Item Code: IDH426
by M. L. VaradpandeHardcover (Edition: 2005)
Size: 10.9" X 8.7
Pages: 395 (Color Illus: 15, B & W Illus: 42)
Price: $125.00 Shipping Free - 4 to 6 days
Product of the rich ancient Civilisation spreading over several centuries Sanskrit drama and theatre is a most significant part of the cultural heritage of mankind. Even today the Sanskrit plays are performed in Kutiyattam style in the temple theatres of Kerala on festive occasions. Recently UNESCO has recognised it as a masterpiece of tangible heritage of humanity and described it as 'an outstanding example of tradition based creation of a cultural community' and 'a vital link of ancient heritage of mankind'. Sanskrit theatre still lives.
Chronology always posed a great problem for the writers studying this ancient Indian theatre tradition but if we agree that Bhasa is the first extant playwright whose dramas are available to us and that he belongs to 5th-4th century B. C. the beginning of writing literary plays must have made a couple of centuries earlier.
It seems that Indian has lost much of her dramatic literature. Because the next playwright whose works, though in fragmented form, have survived the vagaries of time belongs to second century A. D. And Kalidasa the next playwright we know of comes centuries after Ashvaghosha.
And what an amazing variety of themes we find reflected in Sanskrit dramatic literature. It appears in several forms portraying the exuberance of human emotions. Contrary to what some scholars think Sanskrit plays are eminently suited for stage performance. As is evident from their prologues they were, in the first place, written for enactment. They are full of dramatic action on situational and emotional level. The notion that poetry and lyricism in Sanskrit dramatic works is detrimental to dramatic action must be discarded as superfluous and baseless. Poetry lends grandeur to dramatic action and lyricism makes the portrayal of human emotions more pronounced.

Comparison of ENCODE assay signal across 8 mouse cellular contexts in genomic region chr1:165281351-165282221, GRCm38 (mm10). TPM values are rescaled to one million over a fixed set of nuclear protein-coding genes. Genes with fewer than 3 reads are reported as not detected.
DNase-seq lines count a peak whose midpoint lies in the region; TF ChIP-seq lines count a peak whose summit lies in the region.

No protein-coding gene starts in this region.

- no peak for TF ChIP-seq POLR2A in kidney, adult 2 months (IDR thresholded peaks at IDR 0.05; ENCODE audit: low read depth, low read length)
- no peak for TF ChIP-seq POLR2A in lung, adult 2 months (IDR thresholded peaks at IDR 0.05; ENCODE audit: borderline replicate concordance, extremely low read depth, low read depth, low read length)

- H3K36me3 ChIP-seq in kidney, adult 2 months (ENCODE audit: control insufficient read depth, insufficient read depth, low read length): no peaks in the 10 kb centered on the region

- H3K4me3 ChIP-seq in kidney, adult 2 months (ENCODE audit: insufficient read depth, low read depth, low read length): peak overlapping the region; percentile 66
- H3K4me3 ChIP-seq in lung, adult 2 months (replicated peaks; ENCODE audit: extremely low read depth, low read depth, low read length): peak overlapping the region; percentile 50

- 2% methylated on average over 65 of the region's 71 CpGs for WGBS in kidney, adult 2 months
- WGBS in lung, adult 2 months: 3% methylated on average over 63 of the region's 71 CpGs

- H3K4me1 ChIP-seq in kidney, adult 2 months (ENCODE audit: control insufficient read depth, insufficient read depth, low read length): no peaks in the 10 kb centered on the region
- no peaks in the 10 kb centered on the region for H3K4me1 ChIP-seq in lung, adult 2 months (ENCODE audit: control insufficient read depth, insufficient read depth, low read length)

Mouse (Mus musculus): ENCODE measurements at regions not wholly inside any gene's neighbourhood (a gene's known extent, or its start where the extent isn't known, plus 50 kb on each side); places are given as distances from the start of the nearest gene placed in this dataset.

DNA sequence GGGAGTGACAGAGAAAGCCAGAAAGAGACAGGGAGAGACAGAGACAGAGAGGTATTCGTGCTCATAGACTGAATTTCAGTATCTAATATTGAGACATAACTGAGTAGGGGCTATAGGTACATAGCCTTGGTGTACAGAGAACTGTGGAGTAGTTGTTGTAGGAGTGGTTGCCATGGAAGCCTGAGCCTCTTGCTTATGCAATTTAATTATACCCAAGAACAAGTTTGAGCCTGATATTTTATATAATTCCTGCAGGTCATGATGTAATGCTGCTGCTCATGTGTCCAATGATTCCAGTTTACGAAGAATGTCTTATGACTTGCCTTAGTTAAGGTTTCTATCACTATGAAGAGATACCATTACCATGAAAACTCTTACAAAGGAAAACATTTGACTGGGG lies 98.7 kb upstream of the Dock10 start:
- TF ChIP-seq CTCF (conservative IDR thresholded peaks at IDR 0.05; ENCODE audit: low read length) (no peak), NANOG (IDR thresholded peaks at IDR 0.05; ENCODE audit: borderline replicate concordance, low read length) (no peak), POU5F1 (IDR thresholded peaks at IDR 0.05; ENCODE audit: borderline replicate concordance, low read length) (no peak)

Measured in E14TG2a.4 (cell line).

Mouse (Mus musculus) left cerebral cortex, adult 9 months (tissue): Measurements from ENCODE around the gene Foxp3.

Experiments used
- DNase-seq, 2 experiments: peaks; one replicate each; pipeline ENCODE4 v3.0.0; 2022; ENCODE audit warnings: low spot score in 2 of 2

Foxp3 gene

The present work is based on earlier research and the author is greatly indebted to the scholars who did it. The edifice of the present work is built upon the foundation laid by a number of erudite scholars who contributed significantly to the understanding of Sanskrit theatre and drama.
I will be extremely happy if this work will inspire the present generation theatre workers to take up the production of Sanskrit plays, and interpret and re-interpret them using modern sensibility, but at the same time, not losing the track of tradition.
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